Labor accuses the government of “innovation by imitation” as community says new startup funding still isn’t enough

Ed Husic

The opposition has accused the government of “innovation by imitation” after Malcolm Turnbull announced a further $15 million in funding for Australian incubators and accelerators on Tuesday.

The funding is on top of $8 million committed in last year’s $1 billion innovation statement, but shadow parliamentary secretary assisting with startups Ed Husic says this is a “screenshot” of a policy Labor announced last year.

“The Turnbull government finally recognised the importance of investing in regional innovation and did so by mirroring longstanding Labor policy to help regional startups,” Husic says.

“Today’s catch-up by the Liberals shows how out of touch they are by failing to genuinely commit early on to include regional Australia in the national innovation effort.”

Labor committed $16 million in funding to establish up to 20 new incubators and accelerators in regional areas across three years at the end of 2015.

While Labor’s incubator support program targets regional Australia specifically, Turnbull says the government’s own funding is aimed at increasing the number of accelerators, supporting existing programs, attracting experts-in-residence and offering up to $500,000 in matched funding across all of the Australia.

Husic points to the gap in funding between what is being pledged towards incubators and the government’s $28 million “ideas boom” advertising campaign.

“This mismatch was a slap in the face to regional Australia,” he says.

“He forgot to put a zero at the end”

Members of the Australian startup community have also criticised both sides of politics for not going far enough with funding in this area, with PoweredLocal co-founder Michael Jankie saying Turnbull’s added funding “won’t go very far”.

“It will provide a little assistance to a few selected ideas,” Jankie says.

“It looks like [Turnbull] forgot a zero or two from the end of that number and should be suggesting this is an annual amount.

“Perhaps he should take some learnings from his career and do what the angels are doing and put similar amounts of up to $500,000 into a far broader spread of companies and ideas and not just ones already being preyed on by VCs and incubators.”

Brosa co-founder Ivan Lim says the government should also be contributing more than just funding to these organisations and could be offering up APIs and datasets from its public agencies.

“While I applaud the additional funding that the government announced today, they need to provide more than just money,” Lim says.

“If both political parties want to truly support innovation there are additional ways than just more money.”

Turnbull’s funding pledge marked one of the first significant innovation policy announcements of the campaign, and StartupAUS CEO Alex McCauley says both parties need to lift their game.

“The election campaign has been notable for its absence of policy in this space,” McCauley says.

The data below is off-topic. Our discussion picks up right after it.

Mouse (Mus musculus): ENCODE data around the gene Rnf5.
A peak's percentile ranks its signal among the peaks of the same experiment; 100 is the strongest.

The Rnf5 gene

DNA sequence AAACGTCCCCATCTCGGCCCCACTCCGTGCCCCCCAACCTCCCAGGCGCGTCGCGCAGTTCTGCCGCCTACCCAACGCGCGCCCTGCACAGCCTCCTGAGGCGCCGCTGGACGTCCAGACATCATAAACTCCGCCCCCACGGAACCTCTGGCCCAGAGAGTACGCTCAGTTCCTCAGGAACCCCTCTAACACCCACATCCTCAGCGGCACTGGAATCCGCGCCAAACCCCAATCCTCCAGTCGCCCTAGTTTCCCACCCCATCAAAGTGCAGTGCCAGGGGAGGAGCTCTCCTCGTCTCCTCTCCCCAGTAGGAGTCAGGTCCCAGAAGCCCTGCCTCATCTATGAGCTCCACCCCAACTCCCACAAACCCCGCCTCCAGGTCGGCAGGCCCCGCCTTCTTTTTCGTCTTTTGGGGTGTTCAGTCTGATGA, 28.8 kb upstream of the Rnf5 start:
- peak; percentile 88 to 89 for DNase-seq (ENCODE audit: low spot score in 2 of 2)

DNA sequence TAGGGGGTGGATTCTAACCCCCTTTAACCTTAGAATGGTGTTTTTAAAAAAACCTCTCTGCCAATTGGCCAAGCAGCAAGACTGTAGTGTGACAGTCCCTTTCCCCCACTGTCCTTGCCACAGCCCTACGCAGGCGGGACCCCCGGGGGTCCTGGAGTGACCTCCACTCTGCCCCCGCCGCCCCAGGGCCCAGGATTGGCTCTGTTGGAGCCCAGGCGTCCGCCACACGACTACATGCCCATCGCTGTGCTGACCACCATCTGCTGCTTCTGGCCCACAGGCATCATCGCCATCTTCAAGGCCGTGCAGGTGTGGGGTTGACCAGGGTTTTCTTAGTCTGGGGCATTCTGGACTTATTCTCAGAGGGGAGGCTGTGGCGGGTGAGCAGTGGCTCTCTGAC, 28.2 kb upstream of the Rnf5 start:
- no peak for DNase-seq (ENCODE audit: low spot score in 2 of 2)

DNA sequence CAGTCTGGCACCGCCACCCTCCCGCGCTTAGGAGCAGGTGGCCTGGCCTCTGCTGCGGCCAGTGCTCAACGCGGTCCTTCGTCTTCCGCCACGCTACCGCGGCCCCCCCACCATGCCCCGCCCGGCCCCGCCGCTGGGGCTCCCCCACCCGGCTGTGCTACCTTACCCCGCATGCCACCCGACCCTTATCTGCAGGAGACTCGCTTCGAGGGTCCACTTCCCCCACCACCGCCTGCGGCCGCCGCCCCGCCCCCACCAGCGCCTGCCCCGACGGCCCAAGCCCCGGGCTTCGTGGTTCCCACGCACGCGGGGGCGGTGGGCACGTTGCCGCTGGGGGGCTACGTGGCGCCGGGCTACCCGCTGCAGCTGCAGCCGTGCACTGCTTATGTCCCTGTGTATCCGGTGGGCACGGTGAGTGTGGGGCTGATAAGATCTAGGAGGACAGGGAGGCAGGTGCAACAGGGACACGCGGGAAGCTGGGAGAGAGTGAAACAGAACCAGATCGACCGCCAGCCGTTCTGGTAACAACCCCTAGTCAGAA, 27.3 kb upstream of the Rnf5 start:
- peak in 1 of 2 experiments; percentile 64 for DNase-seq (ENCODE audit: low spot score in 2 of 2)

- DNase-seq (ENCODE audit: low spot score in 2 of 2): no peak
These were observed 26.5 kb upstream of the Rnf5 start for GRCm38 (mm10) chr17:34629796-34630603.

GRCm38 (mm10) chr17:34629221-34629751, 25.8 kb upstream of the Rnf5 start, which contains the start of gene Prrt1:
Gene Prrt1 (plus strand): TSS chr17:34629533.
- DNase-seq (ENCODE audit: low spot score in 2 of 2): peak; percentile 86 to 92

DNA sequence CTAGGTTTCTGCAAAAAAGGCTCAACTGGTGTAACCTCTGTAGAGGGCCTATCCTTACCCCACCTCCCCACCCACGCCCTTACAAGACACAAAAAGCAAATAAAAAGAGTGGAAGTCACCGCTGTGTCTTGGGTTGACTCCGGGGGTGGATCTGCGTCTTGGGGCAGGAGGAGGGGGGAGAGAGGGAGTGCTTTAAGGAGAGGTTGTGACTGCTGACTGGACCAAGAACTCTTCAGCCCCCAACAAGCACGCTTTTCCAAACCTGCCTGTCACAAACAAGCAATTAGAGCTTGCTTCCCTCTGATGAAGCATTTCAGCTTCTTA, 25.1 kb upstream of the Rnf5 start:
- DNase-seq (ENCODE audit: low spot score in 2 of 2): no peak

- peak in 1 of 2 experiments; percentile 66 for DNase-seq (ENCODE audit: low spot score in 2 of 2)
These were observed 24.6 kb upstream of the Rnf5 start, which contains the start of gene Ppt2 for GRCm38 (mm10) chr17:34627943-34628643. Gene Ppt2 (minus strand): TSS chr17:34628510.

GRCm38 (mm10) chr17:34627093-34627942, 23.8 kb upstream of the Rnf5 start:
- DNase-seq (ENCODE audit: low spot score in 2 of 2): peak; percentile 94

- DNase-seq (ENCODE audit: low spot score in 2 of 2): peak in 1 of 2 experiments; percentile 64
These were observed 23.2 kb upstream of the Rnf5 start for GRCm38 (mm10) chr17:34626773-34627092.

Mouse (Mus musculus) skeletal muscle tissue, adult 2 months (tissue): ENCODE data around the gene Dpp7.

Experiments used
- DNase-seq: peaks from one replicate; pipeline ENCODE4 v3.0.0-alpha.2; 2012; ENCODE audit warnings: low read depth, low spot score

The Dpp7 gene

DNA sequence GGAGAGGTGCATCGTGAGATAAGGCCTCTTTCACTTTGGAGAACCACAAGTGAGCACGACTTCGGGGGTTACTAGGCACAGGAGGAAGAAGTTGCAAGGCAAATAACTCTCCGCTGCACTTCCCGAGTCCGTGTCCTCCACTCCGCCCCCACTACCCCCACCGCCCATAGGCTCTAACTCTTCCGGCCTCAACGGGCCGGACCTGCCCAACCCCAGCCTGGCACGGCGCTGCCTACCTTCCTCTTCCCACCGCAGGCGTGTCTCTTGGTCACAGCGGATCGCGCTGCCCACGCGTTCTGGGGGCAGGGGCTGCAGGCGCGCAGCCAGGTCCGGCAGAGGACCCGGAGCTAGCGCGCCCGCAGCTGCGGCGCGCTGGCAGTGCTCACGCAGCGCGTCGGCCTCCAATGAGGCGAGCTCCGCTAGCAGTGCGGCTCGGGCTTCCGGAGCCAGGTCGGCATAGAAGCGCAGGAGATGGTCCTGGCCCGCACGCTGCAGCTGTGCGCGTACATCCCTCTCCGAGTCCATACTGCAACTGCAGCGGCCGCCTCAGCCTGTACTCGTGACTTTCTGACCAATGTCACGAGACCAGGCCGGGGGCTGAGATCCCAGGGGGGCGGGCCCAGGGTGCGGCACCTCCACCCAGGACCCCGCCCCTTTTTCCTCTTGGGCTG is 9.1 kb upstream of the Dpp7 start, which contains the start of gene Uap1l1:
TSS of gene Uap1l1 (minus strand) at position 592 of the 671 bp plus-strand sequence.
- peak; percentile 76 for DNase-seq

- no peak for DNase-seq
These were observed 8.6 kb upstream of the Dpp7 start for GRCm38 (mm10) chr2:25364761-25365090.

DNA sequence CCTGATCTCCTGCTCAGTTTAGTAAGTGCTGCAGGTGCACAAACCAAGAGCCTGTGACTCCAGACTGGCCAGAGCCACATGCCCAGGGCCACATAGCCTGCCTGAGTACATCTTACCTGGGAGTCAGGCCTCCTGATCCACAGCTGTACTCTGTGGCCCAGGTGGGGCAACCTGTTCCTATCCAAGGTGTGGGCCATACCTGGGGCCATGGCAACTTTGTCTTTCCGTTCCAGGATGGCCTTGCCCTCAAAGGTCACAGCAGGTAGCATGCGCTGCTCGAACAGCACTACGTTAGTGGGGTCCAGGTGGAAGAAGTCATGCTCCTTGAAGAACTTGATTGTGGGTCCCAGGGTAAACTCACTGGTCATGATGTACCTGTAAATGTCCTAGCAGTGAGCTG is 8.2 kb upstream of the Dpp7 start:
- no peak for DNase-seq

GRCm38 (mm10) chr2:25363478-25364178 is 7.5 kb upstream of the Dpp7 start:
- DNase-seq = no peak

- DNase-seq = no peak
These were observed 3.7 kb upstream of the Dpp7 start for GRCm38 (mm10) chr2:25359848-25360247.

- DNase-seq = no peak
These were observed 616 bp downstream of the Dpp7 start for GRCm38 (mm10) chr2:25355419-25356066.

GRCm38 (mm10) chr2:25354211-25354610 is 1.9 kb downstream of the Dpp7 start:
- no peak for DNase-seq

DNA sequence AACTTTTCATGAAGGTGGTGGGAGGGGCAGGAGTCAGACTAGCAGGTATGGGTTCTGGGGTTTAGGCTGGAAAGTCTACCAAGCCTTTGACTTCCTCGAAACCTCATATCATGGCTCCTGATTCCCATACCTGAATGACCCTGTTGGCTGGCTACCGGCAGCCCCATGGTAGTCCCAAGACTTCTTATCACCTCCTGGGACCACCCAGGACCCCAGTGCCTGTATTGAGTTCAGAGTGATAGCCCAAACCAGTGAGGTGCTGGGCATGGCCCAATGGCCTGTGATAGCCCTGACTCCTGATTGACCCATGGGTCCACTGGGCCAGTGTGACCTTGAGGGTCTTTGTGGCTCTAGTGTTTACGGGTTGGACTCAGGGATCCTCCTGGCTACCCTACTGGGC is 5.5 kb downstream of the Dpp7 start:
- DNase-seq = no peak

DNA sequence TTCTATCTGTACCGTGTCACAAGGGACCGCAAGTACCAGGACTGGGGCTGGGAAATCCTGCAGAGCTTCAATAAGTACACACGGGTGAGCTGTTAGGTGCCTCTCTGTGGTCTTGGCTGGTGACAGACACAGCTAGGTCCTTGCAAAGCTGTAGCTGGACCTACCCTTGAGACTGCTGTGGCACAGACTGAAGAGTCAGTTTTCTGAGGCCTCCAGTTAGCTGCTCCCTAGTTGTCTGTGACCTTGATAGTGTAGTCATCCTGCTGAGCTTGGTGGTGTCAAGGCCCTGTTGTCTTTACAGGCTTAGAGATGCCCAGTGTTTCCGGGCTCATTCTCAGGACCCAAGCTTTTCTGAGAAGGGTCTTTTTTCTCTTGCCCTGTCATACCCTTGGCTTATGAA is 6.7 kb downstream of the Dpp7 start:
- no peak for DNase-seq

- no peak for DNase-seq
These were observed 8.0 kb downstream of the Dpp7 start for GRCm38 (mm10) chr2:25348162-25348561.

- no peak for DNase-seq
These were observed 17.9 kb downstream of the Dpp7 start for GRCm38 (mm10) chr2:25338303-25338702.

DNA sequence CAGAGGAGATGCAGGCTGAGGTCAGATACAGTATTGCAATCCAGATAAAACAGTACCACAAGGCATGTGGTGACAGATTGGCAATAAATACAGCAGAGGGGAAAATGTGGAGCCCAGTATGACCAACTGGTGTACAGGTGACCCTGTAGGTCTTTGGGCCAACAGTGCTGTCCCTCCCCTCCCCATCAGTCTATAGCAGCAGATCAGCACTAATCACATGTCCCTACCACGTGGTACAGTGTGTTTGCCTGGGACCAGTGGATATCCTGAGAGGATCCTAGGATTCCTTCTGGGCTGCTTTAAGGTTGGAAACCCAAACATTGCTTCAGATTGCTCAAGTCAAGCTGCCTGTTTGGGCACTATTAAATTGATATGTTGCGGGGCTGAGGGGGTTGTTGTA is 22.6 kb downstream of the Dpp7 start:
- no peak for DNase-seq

“If we want to build a thriving tech startup sector in Australia we’ll need more of these sorts of practical policy commitments as well as some ambitious, big picture thinking.”

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Denham Sadler is the editor of StartupSmart. He was previously a journalist at the publication and has worked as a freelancer for the Guardian, the Saturday Paper and the ABC. In his spare time he likes puns and jaffles.
  • Eamon Byrne

    Can you do an impartial comparison between the 2 partys’ policies please. Many stakeholders are unclear.

    Libs seem to be offering $23m total for startups in their Incubator Support Program. Plus 20% tax concessions up to total of $1m investment. Labor seems to be offering $500m in their Smart Investment Fund by partnering 50% with private investors, plus 50% tax concession up to $200k per yr, plus no CGT on capital gains if equity held beyond 3 yrs. There’s lots of other minor stuff as well.

    The Libs policies seem a little unspecific. They seem to be mixed in with their broader Innovation program. But their claims have to be assessed in the context of their inferior NBN model.

    You would do the sector a big favour in doing an impartial analysis, as this is very important.

  • Daniel Mumby

    The successes of Apple, Facebook, Google & Amazon etc. created ‘000’s of millionaires and new founders, kick-started an entire industry – a ‘gold rush’.
    But we haven’t capitalized on the unlocking of value here in the same way.

    So before criticizing government policy, it’s important to understand the order in which the factors of success matter.
     In any gold rush, 5 elements are required in the correct order for success. Miss one & it dies.
    ‘Miners’ – Aspiring entrepreneurs
    2. Labour – the people willing to support ‘miners’
    3. Tools –‘Picks & Shovels’ – the support, services & mentoring, accelerators, seed-funding
    4. Regulation – must support access, rights & capital
    5. Capital – The injection of funds required to support growth, upstream & downstream services, logistics, and distribution
    Capital is risk adverse, and will only come when the signals of the other 4 are in place.
    One comment in the article mistakenly identifies the seed money as needing to go to startups. But picking winners is not the job of governments- their job is as an enabler (or disabler). Which is why seed capital must go to supporting access, rights & capital, not being an attempt to provide the capital itself.
    Studying a little history gets you a much better perspective.

    • Athula Bogoda

      +1. Well said Daniel.